It’s the most wonderful feeling in the world, hearing from old friends, even old friends you have never met. Blogger Kinan is one of those dear friends – I always enjoyed his blog entries, and I miss him, as he enjoys his new life in Sweden, working towards his advanced degrees.
But oh what joy, getting a note this morning with encouragement to read an article he found on the New Doha Museum of Islamic Art in the International Herald Tribune. You can read it too, by clicking on the blue type.
One of the things that keeps me blogging is the input I get from my readers. Behind the scenes this morning, I was sent two fascinating articles. This first one, from blogger Facts and Doubts, is an article from The Washington Post on Muslim Prisoners in France – and Europe.
Here is just a short excerpt from an article you will want to read:
This prison is majority Muslim — as is virtually every house of incarceration in France. About 60 to 70 percent of all inmates in the country’s prison system are Muslim, according to Muslim leaders, sociologists and researchers, though Muslims make up only about 12 percent of the country’s population.
On a continent where immigrants and the children of immigrants are disproportionately represented in almost every prison system, the French figures are the most marked, according to researchers, criminologists and Muslim leaders.
“The high percentage of Muslims in prisons is a direct consequence of the failure of the integration of minorities in France,” said Moussa Khedimellah, a sociologist who has spent several years conducting research on Muslims in the French penal system.
In Britain, 11 percent of prisoners are Muslim in contrast to about 3 percent of all inhabitants, according to the Justice Ministry. Research by the Open Society Institute, an advocacy organization, shows that in the Netherlands 20 percent of adult prisoners and 26 percent of all juvenile offenders are Muslim; the country is about 5.5 percent Muslim. In Belgium, Muslims from Morocco and Turkey make up at least 16 percent of the prison population, compared with 2 percent of the general populace, the research found.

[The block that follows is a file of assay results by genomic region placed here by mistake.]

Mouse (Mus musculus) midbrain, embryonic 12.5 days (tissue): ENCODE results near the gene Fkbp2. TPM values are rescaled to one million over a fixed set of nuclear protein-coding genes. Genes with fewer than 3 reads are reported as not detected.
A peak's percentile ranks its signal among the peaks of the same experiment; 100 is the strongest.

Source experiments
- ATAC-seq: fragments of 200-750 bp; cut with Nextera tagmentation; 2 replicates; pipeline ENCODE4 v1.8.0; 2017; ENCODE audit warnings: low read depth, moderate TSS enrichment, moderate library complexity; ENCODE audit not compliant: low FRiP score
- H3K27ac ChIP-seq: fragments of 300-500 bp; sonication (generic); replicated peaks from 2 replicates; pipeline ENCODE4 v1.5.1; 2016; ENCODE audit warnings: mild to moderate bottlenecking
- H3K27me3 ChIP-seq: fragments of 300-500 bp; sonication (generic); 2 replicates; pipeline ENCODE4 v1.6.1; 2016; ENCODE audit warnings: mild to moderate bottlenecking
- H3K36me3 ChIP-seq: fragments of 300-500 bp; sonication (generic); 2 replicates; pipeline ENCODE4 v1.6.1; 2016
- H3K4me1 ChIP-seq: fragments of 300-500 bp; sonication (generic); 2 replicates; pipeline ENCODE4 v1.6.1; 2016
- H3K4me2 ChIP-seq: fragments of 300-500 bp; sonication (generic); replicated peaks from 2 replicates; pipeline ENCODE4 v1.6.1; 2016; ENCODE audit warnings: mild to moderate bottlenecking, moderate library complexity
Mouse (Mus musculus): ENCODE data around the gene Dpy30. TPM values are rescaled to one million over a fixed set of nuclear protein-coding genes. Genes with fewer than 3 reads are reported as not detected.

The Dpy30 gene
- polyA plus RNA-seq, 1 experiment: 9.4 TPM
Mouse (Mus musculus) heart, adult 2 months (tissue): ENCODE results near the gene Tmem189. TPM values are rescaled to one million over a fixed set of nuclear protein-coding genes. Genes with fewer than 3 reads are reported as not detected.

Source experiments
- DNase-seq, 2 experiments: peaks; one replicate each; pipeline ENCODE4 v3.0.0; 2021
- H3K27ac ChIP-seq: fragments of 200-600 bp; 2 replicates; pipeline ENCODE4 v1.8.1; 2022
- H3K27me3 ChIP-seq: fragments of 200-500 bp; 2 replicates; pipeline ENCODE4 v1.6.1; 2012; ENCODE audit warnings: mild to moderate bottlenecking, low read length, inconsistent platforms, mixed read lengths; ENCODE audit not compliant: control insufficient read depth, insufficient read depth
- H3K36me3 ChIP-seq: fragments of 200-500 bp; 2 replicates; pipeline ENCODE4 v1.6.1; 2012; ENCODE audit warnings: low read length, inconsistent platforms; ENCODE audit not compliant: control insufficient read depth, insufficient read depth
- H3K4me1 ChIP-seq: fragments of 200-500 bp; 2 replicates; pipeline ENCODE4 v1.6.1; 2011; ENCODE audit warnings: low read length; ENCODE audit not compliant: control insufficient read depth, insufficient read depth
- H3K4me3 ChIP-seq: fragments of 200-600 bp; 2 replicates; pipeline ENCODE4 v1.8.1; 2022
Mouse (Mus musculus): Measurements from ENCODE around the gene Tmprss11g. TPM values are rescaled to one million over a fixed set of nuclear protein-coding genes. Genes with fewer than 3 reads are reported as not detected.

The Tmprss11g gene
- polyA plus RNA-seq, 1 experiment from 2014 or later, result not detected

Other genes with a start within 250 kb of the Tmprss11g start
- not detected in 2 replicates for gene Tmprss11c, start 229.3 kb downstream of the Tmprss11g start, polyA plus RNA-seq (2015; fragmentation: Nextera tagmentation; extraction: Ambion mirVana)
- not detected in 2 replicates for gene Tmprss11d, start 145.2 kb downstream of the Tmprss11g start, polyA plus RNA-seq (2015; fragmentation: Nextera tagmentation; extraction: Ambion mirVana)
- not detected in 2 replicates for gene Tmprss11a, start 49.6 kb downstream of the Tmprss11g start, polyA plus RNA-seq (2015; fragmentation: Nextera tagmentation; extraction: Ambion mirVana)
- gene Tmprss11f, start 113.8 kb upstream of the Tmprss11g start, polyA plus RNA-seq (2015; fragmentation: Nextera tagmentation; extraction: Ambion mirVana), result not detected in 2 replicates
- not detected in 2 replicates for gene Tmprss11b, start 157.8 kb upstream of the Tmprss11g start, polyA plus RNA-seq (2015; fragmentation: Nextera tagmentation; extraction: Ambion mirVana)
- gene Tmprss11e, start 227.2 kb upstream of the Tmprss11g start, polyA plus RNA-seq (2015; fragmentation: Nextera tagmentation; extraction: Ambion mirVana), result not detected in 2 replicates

I had no idea. And my eyes were opened to food being a big issue in prison – but of course. (smacks head) Thank you, Facts and Doubts, for passing along this fascinating and enlightening article.
While visiting another blog, I learned a new trick. I know most you you already know how to do these things, but some of us who were not born into these new technologies take a little longer to learn all the tricks you take for granted.
From my blogging friend in Damascus, Souvenirs and Scars, I learned about Anonymouse where you can go to access websites that may be blocked in the country where you live. Pretty cool, huh? I am betting that there are others I don’t know about – how on earth do any of these countries think they can block the free flow of information? That bell can’t be un-rung!